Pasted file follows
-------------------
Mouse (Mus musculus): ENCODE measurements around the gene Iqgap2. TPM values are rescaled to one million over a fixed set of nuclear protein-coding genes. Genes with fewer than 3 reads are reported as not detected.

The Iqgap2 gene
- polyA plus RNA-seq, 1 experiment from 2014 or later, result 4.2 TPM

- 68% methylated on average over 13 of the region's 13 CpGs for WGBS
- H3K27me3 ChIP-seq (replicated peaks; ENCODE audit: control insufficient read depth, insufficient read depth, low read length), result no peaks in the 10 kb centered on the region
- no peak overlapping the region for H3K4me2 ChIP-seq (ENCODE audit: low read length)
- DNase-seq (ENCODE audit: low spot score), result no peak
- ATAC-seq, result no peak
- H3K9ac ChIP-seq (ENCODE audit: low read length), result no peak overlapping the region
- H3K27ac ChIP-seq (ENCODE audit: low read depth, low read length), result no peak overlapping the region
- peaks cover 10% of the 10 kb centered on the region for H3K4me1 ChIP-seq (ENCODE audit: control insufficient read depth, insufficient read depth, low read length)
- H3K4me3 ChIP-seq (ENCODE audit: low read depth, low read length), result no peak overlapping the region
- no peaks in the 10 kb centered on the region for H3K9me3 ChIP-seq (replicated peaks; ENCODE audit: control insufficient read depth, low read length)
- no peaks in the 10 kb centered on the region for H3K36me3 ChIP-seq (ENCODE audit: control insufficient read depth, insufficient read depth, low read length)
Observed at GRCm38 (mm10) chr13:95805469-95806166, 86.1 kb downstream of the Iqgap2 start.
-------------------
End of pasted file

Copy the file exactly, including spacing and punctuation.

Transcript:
Mouse (Mus musculus): ENCODE measurements around the gene Iqgap2. TPM values are rescaled to one million over a fixed set of nuclear protein-coding genes. Genes with fewer than 3 reads are reported as not detected.

The Iqgap2 gene
- polyA plus RNA-seq, 1 experiment from 2014 or later, result 4.2 TPM

- 68% methylated on average over 13 of the region's 13 CpGs for WGBS
- H3K27me3 ChIP-seq (replicated peaks; ENCODE audit: control insufficient read depth, insufficient read depth, low read length), result no peaks in the 10 kb centered on the region
- no peak overlapping the region for H3K4me2 ChIP-seq (ENCODE audit: low read length)
- DNase-seq (ENCODE audit: low spot score), result no peak
- ATAC-seq, result no peak
- H3K9ac ChIP-seq (ENCODE audit: low read length), result no peak overlapping the region
- H3K27ac ChIP-seq (ENCODE audit: low read depth, low read length), result no peak overlapping the region
- peaks cover 10% of the 10 kb centered on the region for H3K4me1 ChIP-seq (ENCODE audit: control insufficient read depth, insufficient read depth, low read length)
- H3K4me3 ChIP-seq (ENCODE audit: low read depth, low read length), result no peak overlapping the region
- no peaks in the 10 kb centered on the region for H3K9me3 ChIP-seq (replicated peaks; ENCODE audit: control insufficient read depth, low read length)
- no peaks in the 10 kb centered on the region for H3K36me3 ChIP-seq (ENCODE audit: control insufficient read depth, insufficient read depth, low read length)
Observed at GRCm38 (mm10) chr13:95805469-95806166, 86.1 kb downstream of the Iqgap2 start.